I speak with some experience—I hope—because for many years I was a fireman. One duty in which I trained and specialised was attending road traffic accidents. I can say to the Minister with confidence and knowledge that if one does not have an accident and emergency unit with back-up acute facilities, including intensive care—that unit is closing—and a high dependency unit, lives will be lost.

I am sure the Minister will say that the problem is going to be addressed with more paramedics and acute ambulances. I asked the outgoing chairman of the ambulance trust—good job I asked the outgoing chairman; he would not have been allowed to speak to me or tell me the truth if he were staying—how many new ambulances we will get. The answer was none. How will we keep people alive and transport them not only from my constituency, but from St. Albans, which has already lost its accident and emergency unit, past the most dangerous junction of the M1—junction 8, where there are more accidents than anywhere else in the south—to Watford?

Let me provide the Minister with a geography lesson. Watford has a football ground, Vicarage Road, which is the home of Watford football club. A few months ago, I pushed a hospital bed with several thousand of my constituents from a hospital in my constituency.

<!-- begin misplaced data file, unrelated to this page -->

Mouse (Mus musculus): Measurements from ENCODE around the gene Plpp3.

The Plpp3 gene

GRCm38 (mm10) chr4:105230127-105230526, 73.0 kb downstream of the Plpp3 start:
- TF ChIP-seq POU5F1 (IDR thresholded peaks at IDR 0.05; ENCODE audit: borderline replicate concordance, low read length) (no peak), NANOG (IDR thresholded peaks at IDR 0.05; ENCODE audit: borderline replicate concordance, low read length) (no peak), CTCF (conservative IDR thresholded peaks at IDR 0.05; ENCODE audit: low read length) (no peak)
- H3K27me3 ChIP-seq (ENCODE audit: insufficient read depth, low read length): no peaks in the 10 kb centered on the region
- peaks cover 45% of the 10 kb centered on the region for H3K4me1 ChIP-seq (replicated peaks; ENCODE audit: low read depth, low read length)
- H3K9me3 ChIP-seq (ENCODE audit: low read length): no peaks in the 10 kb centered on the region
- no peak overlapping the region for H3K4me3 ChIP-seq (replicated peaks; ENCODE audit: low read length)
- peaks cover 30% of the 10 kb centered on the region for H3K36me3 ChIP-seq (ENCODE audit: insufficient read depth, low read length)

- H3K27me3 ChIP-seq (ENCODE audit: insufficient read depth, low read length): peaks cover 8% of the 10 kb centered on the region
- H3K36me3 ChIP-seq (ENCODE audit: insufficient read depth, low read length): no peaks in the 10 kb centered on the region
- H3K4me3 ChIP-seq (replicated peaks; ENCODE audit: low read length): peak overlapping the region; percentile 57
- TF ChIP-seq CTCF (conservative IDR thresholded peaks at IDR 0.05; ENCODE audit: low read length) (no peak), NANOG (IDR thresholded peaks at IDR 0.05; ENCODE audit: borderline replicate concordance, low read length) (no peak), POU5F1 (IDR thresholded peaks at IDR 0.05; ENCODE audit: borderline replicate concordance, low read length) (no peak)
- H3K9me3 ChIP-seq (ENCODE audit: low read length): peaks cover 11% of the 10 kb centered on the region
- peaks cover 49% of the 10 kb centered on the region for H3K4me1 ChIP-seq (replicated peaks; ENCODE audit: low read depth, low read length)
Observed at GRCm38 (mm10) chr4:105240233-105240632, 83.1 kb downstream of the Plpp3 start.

Tim Loughton: Big bed.

Mike Penning: It was a very big bed; there was a coffin on it to symbolise how many lives would be lost.

We pushed that bed from the hospital in Hemel Hempstead to Watford general hospital. Fortunately, Watford were not playing at home. I wish Watford every success and I hope that they stay up, because they are struggling in the premiership. However, Saracens
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rugby football club was at home, and it has crowds of about 3,000 to 4,000. There was mayhem, but not because of the demonstration led by my constituents. Incidentally, the demonstration was not party political. I am sure that there were as many Labour supporters on the push as there were Conservatives, although I am not so sure that there were too many Liberals present. Perhaps that is not fair because the parliamentary candidate was there—I apologise; it is just that there are not that many Liberals in my part of the world. Anyway, there was chaos because the police have to close the roads around Vicarage Road when there is a home game.

Andy Burnham: First time there was a big crowd there.

Mike Penning: The Minister can be derogatory towards the town of Watford. My constituents will be conscious of that remark, too.